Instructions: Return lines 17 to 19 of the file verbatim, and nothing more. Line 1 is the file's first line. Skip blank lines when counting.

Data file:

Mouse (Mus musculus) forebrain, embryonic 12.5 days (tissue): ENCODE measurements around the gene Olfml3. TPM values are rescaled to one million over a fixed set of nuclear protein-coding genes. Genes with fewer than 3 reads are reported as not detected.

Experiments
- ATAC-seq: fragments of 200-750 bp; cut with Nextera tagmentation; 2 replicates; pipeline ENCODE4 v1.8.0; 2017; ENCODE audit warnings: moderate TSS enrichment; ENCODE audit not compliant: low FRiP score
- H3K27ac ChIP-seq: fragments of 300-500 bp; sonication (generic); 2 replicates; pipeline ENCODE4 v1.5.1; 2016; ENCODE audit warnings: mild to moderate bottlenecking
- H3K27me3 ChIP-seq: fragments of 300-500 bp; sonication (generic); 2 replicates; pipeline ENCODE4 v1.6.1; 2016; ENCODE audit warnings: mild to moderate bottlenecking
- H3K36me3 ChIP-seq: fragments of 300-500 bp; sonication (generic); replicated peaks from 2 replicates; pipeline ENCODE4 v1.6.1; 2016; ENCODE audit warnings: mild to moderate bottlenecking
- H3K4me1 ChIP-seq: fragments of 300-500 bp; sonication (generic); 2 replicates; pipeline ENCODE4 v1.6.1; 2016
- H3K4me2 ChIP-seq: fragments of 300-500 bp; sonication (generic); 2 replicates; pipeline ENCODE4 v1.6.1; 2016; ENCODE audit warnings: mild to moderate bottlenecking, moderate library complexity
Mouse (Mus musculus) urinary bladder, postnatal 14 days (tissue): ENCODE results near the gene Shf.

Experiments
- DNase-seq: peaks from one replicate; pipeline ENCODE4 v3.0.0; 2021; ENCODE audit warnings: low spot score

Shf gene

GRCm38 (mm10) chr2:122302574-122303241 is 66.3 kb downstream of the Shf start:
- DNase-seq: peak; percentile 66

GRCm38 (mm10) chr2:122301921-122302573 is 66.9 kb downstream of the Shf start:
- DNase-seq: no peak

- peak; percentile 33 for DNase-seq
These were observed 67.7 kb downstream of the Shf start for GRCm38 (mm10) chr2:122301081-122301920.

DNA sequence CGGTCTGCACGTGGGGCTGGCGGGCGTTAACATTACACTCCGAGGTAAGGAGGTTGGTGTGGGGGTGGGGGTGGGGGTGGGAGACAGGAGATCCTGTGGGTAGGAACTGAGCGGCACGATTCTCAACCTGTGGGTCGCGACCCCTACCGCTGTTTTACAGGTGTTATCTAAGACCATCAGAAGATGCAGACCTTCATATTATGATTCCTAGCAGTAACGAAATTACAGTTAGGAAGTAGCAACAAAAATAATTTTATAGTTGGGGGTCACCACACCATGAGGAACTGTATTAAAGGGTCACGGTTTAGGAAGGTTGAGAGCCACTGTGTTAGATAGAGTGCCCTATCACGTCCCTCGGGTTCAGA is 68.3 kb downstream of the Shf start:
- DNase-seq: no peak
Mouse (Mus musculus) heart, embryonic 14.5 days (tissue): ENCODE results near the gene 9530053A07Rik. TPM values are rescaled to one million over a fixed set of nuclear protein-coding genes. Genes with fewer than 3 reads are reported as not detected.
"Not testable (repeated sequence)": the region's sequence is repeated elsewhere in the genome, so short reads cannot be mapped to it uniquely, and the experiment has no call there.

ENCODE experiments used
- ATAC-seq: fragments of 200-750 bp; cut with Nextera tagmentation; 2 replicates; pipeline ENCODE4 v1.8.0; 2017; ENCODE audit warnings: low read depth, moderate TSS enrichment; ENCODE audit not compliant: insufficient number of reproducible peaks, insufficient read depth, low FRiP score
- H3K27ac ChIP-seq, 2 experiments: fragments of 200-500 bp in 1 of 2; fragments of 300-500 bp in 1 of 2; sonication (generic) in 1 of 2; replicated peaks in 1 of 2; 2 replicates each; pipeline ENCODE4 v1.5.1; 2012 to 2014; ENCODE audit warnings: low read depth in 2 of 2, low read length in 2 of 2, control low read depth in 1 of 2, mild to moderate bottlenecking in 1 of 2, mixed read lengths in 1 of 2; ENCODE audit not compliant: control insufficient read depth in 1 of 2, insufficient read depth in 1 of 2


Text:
- peak; percentile 33 for DNase-seq
These were observed 67.7 kb downstream of the Shf start for GRCm38 (mm10) chr2:122301081-122301920.

DNA sequence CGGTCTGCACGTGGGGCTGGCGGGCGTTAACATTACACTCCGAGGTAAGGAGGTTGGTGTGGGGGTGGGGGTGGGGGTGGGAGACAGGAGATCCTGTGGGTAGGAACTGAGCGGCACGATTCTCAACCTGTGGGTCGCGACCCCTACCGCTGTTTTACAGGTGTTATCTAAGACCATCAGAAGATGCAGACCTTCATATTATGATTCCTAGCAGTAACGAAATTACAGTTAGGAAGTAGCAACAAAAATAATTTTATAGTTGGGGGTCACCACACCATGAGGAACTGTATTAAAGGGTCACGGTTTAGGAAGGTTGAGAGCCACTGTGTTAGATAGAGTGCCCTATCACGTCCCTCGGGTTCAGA is 68.3 kb downstream of the Shf start: